This is a piece I did a while ago, and it’s still a favorite. I used the Glaze series of pens from Gelly Roll to make some of the borders really pop, and I had to mix the inks on the paper before they dried to get the colors I wanted. The blending in particular was a huge hassle to get right, and filling in the large areas evenly with relatively small (and somewhat unpredictable) instruments wasn’t exactly easy, but I’m very pleased with the results.
This piece came out of a heartbreaking incident that’s too personal to go into, but caused me a great deal of distress; hence the subject matter. I especially like some aspects that were experiments in form and coverage (such as the flowers and vines.) Though I don’t think it’s my best work, it’s generally pleasing to me. If I were to do it again or come back to it, I might tweak the droplets to give them a bit more depth, and add some details to a few of the patterns.
This piece practically flew out of my pens. It was fun to experiment with the black paper, and I haven’t worked in color in quite some time; it was refreshing to do so. I like the variety of colors, and the intermingling of the Stardust and Metallic inks on the petals appeals to me as well, as it makes the flowers glimmer as the angle of reflection changes when the viewer moves. It’s unfortunately hard to capture in digital photos, but it’s very pleasing.
This piece seemed to take forever to produce, but I think the effort was well worth it. It’s very dense with content, which I like a great deal, and the details worked out very well (though there are one or two minor errors.) It pays homage to Adel Termos, who sacrificed his life and undoubtedly saved many others by tackling a suicide bomber who was moving toward a crowd. It also honors the victims of the horrendous attack in Paris, in which 130 people were murdered by thugs from Daesh.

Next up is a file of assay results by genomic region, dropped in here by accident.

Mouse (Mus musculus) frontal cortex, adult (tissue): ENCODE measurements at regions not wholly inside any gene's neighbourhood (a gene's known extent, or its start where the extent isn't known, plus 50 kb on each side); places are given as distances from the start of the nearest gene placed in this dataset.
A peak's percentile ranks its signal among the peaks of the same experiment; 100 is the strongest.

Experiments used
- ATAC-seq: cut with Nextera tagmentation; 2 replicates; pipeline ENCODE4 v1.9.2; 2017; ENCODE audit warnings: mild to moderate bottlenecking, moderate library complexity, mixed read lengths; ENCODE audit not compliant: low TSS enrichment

This was the first piece I completed after a seven-week hiatus in which I was coaching a couple of youth soccer teams. (It’s hard to find the time to do art properly when you’re working on it outside of a full-time job and running practices four nights a week.)
I’m still undecided how to feel about this one. I had some unusual technical problems with my pens, which may have to do with the change in humidity as winter comes on, and that affected the quality of the larger dark areas. There are also a few places where the work didn’t come out quite as well as it usually does. However, I’m pleased with the overall effect. The content references the horrendous suffering of the people fleeing Syria, and of the non-European areas of the world largely ignoring the problem – The U.S., for example, has taken in all of around 1,700 people so far.
I’m very pleased with how most of this came out, though I wish I’d written down the details about the make and model of the paper before I’d left the Art Supply Depo, where it was purchased as an individual sheet. It pays homage to the late great Oliver Sacks, whose brilliant analyses pushed research on the structure and function of the brain to new heights. His insights struck like lightning in the field of psychology, hence the title of this piece.
I like this one. It started as an experiment based on the off-centered flower representation, and evolved to have much more depth than I anticipated. It took a while(!), as I went over many of the lines twice, which really makes them “pop” off the paper.